A ROMAN bathhouse has been unearthed beneath town centre street by amateur archaeologists, exposing the first evidence the legionnaires who lived there were recruited from Gaul tribes.

The remains, which have lain beneath Chester-le-Street for almost 2,000 years, were pinpointed using 19th century records and discovered under the back gardens of houses in an undisclosed residential street.

The discovery sheds new light on the history of the County Durham town and has revealed details about the Roman soldiers who manned the town’s second century fort, known as Concangis.

Loading article content

Details of the extraordinary find came to light during the annual County Durham Archaeology Day held at County Hall, in Durham.

David Mason, Durham County Council’s principal archaeologist, worked with the amateur enthusiasts on the dig, using keyhole archaeology to map the long-lost bathhouse, before it was covered over once more.

He said: “It was always assumed the baths building was somewhere in the vicinity, but no one was exactly sure where.

”This intrigued some of the local amateur archaeologists”.

He added: “Within a week it was very clear that there was something quite substantial.

“It’s always a thrill for those actually doing the digging. Having had this idea that it would find something in that location, for them to actually find it was very exciting and very rewarding.”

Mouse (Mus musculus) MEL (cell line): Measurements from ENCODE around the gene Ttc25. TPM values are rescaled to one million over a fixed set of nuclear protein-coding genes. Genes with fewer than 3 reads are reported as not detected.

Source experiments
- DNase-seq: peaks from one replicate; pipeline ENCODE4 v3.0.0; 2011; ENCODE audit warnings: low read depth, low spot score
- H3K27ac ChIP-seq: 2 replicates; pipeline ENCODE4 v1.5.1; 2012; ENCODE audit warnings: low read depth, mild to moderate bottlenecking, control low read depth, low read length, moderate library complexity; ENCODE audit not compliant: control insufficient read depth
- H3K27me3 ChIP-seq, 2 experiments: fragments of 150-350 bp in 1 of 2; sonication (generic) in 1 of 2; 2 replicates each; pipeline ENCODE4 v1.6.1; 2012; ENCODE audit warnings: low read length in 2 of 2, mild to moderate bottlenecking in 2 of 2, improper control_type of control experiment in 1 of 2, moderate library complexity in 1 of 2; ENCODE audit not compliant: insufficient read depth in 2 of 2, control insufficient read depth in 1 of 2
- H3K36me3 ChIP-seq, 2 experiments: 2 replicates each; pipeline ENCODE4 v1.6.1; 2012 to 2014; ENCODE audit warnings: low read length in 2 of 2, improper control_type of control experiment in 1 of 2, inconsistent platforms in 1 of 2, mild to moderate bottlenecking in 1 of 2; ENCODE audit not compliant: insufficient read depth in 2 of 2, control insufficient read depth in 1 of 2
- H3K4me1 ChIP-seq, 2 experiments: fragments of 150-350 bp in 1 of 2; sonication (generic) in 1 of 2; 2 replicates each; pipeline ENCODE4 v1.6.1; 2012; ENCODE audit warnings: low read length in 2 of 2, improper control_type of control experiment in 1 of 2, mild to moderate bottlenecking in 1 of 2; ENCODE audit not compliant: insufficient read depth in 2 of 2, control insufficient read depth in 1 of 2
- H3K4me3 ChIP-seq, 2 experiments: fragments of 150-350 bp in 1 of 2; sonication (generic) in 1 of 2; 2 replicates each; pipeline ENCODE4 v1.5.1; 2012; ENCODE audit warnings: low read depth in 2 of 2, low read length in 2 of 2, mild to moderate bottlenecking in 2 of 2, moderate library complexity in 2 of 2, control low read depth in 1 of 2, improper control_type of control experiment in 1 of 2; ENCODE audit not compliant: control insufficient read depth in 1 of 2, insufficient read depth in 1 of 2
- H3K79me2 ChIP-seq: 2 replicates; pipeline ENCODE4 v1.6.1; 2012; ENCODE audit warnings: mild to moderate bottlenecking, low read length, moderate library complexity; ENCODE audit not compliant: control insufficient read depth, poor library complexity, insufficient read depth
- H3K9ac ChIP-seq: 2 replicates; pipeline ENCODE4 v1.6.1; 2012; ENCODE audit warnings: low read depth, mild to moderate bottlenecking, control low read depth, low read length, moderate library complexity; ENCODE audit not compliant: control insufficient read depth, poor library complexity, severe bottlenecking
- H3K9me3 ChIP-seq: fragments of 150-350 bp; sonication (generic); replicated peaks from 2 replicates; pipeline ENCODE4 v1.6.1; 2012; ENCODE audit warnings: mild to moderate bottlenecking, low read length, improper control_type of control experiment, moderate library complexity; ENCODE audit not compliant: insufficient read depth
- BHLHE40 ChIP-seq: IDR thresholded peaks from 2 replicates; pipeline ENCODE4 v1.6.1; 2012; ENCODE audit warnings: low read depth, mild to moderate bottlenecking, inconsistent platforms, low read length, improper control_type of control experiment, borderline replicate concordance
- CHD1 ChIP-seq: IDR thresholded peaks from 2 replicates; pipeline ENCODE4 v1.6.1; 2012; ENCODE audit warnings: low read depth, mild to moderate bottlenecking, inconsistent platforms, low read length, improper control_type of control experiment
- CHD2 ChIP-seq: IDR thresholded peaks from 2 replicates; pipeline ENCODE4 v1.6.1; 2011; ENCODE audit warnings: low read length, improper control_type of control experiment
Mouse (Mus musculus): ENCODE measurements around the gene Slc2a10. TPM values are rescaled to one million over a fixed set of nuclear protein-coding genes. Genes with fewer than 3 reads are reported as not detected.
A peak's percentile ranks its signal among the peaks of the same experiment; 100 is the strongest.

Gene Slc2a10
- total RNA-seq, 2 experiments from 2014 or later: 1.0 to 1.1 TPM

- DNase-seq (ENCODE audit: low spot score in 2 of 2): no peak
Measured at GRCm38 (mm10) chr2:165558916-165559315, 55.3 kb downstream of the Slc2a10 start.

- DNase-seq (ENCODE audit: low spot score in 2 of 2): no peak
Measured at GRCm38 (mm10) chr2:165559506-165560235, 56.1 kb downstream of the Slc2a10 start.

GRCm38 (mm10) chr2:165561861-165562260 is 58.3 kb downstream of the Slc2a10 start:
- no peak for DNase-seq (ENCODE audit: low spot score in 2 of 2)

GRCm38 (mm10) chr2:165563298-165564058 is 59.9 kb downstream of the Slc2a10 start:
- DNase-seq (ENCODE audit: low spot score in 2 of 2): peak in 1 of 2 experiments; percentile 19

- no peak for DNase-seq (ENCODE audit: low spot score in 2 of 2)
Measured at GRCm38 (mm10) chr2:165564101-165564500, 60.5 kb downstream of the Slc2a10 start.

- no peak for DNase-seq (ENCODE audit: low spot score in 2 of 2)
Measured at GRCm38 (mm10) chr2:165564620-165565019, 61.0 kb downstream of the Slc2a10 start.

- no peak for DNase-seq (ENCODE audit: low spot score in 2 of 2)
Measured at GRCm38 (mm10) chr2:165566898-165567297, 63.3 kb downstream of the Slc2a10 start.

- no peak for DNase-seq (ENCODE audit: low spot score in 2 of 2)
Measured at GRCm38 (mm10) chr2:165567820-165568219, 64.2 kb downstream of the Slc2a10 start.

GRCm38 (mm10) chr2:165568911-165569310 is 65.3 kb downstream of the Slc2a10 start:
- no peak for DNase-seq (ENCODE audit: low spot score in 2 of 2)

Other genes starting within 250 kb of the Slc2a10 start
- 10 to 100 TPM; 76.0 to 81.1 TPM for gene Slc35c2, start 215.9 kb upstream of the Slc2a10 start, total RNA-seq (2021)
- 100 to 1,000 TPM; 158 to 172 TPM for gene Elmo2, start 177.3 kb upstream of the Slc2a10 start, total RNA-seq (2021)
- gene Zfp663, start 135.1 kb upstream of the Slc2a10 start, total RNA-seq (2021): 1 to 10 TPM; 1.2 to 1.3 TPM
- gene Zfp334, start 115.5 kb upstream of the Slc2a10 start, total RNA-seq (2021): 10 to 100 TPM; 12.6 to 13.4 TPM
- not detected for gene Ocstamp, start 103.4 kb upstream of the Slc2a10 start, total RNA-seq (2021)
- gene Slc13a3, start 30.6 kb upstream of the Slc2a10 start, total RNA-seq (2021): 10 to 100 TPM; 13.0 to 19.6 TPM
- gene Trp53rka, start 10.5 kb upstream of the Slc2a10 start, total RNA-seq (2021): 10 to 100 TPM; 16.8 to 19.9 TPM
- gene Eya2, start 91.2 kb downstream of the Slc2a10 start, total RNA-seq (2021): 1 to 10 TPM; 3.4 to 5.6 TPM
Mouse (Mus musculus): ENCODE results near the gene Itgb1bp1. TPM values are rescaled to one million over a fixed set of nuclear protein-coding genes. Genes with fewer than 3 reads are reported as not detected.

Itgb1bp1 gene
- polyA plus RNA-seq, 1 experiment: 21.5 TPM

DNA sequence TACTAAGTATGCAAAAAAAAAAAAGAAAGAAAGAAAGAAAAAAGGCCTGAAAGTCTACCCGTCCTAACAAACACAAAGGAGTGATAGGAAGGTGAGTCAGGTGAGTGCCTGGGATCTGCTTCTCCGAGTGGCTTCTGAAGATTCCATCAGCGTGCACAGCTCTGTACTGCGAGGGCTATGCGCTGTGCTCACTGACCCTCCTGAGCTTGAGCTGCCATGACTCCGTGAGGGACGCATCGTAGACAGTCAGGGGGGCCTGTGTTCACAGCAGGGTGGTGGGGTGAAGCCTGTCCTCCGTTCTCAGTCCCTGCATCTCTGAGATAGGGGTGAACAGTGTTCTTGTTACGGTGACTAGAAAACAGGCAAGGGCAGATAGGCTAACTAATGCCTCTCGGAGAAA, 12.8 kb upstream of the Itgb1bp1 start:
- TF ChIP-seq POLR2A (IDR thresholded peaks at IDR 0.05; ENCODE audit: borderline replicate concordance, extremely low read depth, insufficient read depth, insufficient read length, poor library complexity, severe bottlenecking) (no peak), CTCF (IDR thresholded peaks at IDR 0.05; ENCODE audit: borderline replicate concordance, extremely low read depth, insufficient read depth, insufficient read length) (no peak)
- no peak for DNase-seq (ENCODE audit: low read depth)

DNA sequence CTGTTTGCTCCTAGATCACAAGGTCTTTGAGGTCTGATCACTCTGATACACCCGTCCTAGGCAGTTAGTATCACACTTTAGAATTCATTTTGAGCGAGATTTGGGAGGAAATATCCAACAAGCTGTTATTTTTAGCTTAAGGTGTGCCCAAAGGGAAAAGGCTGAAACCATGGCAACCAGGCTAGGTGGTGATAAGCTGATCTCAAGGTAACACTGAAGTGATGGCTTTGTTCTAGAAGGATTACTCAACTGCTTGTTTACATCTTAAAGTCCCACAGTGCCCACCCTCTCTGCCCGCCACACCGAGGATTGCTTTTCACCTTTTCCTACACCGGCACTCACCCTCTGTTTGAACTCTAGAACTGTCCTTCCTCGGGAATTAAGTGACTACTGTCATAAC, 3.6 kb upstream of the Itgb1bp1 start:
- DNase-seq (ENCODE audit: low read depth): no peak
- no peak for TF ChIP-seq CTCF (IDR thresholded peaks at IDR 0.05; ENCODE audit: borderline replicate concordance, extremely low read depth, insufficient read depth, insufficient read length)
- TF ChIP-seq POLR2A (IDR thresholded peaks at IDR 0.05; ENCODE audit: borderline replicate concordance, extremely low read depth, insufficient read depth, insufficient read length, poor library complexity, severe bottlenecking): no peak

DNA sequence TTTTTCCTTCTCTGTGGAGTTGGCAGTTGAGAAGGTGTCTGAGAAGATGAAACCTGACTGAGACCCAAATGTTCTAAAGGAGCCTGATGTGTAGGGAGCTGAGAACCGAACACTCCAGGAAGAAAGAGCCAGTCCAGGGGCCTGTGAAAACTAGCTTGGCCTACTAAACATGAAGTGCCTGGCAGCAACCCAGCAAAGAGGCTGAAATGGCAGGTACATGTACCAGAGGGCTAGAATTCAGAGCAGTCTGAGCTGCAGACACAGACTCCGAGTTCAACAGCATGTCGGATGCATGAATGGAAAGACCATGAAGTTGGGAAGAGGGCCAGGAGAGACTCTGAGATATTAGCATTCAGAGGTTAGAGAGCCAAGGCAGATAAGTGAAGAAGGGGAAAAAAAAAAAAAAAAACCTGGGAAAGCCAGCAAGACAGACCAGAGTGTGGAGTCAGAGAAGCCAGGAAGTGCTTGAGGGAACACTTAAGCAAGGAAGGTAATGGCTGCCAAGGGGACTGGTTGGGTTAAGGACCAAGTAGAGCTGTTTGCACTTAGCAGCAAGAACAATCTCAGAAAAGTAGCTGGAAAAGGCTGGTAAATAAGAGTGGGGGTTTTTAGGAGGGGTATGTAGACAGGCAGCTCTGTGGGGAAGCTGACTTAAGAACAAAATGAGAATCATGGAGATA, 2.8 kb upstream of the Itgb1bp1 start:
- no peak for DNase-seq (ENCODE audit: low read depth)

The team were given permission by a householder to dig test holes in the back garden and quickly found remains of a wall around two feet below the surface.

Excavations proved the walls were the changing rooms of the legionnaires’ bathhouse and they followed the line into the next-door garden, where the doorway and drainage from the baths’ cold room was unearthed, followed in the next neighbour’s garden by the hot room, complete with its distinctive underfloor heating.

The team were unable to examine half the building because modern-day structures were in the way, but they were able to calculate that a 40-metre building, complete with cavity walls and hypocaust to spread heat, stood on the site.

Experts date the remains to around 150AD, under the reign of Emperor Hadrian, when the fort was built to guard Cade’s Road, which followed the line of present-day Front Street.

Several buildings were built outside the rectangular fort, including the single-storey bathhouse which was considered a fire risk and the large parade ground, along with civilian buildings and trading posts straddling the road.

Few artefacts were found during the dig, but one, a stamp tile revealed, for the first time, the name of the unit which garrisoned the fort, The Fifth Cohort of Gauls, raised among the conquered tribes of modern-day France.

Mr Mason said: “In a Roman baths, the soldiers would move along through cold rooms and hot rooms, then apply oils which would be scraped off with a bronze blade to take the dirt and perspiration off.

“It was a considerable building because there was a unit of 500 men and each day around half of them would want a bath.

“The military authorities would consider a bathhouse vital because it keeps their troops clean, improves levels of hygiene and therefore reduces the risk of disease which would reduce their effectiveness as a fighting force.

“There would be certain times when the civilian population could use it, because it’s in the army’s interests to keep the civilians clean and healthy so disease doesn’t spread to the soldiers.

“We also have to think of bathhouses as a kind of leisure centre as well, where the soldiers could relax.

“Elsewhere there have been finds of chicken bones in the drains of bathhouses, so they served snacks. They may have boxed or done weights. It was essentially a recreational centre”.